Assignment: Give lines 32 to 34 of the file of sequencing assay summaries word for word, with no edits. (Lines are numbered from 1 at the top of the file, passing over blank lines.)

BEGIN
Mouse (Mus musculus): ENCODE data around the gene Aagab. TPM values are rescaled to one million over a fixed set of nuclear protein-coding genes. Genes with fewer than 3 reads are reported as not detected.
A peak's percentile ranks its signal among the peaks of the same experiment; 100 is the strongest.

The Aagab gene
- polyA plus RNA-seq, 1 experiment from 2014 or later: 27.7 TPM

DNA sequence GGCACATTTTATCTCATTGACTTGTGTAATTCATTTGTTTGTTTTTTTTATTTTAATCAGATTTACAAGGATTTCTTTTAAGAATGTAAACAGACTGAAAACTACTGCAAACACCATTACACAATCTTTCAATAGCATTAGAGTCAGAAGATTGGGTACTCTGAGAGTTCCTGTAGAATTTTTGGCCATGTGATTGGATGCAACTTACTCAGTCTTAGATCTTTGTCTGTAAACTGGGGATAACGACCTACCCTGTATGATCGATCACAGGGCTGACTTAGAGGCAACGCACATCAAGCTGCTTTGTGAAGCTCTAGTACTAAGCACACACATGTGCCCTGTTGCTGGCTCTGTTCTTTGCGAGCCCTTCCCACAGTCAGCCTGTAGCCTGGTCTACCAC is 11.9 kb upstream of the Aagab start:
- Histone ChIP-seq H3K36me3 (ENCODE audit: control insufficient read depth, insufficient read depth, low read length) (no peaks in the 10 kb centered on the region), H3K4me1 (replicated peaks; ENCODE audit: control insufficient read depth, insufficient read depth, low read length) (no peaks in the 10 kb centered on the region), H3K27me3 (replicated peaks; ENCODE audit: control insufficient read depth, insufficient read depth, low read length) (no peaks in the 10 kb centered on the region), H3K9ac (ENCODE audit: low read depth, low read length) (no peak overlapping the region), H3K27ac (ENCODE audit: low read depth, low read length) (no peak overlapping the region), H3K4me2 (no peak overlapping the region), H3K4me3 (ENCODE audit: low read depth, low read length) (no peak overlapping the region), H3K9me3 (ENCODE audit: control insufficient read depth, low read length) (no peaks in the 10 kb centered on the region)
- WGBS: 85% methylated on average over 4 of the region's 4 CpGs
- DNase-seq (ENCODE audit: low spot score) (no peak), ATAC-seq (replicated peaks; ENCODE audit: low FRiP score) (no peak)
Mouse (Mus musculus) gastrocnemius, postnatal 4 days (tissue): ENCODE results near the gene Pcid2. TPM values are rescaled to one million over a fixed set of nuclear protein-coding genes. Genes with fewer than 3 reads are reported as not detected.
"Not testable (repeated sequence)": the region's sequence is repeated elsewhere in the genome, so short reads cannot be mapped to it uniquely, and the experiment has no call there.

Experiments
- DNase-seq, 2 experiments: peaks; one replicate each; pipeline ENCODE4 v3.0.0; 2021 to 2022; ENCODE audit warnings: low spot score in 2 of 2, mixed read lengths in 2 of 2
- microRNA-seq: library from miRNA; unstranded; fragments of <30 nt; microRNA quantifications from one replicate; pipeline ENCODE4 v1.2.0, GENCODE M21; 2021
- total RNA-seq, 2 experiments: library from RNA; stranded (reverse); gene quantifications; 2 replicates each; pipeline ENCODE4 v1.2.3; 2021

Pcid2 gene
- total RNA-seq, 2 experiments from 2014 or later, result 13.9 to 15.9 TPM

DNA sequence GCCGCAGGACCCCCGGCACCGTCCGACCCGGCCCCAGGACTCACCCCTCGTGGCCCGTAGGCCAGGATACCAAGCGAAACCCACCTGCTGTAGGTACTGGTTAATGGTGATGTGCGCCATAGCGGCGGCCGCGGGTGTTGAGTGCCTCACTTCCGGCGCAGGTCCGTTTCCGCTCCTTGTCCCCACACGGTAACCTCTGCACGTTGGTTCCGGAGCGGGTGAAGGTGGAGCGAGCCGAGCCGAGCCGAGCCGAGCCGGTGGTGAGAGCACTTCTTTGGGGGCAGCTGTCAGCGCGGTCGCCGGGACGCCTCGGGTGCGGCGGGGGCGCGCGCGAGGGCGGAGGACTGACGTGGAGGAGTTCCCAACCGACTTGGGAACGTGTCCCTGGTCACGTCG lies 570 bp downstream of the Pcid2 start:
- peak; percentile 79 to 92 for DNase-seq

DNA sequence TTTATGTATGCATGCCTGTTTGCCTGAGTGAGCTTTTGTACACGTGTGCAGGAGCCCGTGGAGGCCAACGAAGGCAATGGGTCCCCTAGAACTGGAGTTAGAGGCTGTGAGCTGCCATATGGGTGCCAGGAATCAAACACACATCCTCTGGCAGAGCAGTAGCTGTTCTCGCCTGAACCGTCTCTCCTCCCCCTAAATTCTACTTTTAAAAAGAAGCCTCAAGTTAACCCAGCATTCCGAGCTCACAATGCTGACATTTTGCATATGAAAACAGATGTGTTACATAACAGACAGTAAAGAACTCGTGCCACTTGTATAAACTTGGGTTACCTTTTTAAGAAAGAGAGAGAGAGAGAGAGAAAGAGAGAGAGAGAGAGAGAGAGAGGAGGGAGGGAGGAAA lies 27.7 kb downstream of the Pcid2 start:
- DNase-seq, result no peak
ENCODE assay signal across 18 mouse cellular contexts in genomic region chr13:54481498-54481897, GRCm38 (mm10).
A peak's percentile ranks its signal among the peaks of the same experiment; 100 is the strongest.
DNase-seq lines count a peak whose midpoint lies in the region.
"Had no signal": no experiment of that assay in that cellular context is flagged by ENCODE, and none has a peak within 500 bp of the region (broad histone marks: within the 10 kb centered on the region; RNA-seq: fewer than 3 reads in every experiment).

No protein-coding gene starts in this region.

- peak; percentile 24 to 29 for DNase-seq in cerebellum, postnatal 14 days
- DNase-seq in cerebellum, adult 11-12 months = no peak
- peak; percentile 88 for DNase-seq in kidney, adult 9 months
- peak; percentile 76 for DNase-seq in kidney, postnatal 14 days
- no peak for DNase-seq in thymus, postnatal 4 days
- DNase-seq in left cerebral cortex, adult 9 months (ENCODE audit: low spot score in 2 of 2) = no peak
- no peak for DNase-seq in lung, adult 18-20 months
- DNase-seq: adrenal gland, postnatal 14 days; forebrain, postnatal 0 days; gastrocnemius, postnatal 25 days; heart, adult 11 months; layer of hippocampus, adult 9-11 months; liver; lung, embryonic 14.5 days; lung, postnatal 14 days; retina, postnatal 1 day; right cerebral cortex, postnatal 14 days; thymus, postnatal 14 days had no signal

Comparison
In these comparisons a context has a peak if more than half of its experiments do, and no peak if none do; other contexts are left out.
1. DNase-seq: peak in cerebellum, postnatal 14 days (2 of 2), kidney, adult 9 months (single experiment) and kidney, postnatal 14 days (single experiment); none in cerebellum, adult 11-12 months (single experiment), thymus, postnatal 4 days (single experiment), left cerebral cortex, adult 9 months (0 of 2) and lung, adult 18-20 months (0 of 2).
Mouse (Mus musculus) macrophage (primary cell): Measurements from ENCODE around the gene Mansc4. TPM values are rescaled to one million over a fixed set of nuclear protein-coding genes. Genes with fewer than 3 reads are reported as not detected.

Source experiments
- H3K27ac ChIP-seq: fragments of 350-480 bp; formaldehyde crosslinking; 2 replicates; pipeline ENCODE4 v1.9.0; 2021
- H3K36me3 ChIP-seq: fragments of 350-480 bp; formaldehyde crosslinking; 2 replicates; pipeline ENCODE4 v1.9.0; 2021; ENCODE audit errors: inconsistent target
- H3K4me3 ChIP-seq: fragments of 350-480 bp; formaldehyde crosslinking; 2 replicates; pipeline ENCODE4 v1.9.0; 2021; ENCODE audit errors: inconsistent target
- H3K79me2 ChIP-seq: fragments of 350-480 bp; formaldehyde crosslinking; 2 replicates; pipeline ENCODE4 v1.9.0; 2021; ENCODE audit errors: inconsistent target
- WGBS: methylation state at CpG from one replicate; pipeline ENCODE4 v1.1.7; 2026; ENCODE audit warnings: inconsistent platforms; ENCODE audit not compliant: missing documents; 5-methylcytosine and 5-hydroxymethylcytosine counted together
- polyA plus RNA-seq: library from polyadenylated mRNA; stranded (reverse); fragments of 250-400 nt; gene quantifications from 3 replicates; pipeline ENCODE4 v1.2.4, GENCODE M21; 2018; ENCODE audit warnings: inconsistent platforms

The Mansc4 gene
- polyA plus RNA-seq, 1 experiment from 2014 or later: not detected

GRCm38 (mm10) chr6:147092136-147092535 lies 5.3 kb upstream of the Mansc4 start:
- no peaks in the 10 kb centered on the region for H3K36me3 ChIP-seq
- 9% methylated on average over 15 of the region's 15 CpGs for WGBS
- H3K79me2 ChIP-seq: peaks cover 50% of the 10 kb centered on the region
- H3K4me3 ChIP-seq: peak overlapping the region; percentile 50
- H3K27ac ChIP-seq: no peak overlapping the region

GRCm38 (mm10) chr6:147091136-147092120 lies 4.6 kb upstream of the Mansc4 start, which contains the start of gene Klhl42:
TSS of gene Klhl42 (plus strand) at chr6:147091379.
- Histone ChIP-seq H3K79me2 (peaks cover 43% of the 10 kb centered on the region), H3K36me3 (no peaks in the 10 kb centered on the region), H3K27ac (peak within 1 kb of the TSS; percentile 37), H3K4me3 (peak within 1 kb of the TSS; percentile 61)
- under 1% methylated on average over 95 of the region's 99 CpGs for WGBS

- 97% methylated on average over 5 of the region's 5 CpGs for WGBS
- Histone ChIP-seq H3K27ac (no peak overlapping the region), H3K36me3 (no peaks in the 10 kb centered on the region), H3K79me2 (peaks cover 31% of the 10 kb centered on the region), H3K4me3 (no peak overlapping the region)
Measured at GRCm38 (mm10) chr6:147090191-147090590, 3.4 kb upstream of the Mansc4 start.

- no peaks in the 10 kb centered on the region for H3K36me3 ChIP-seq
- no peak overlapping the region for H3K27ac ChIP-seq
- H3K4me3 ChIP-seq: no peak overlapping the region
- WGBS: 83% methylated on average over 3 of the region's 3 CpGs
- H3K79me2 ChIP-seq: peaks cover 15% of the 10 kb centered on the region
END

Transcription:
- no peak for DNase-seq in lung, adult 18-20 months
- DNase-seq: adrenal gland, postnatal 14 days; forebrain, postnatal 0 days; gastrocnemius, postnatal 25 days; heart, adult 11 months; layer of hippocampus, adult 9-11 months; liver; lung, embryonic 14.5 days; lung, postnatal 14 days; retina, postnatal 1 day; right cerebral cortex, postnatal 14 days; thymus, postnatal 14 days had no signal

Comparison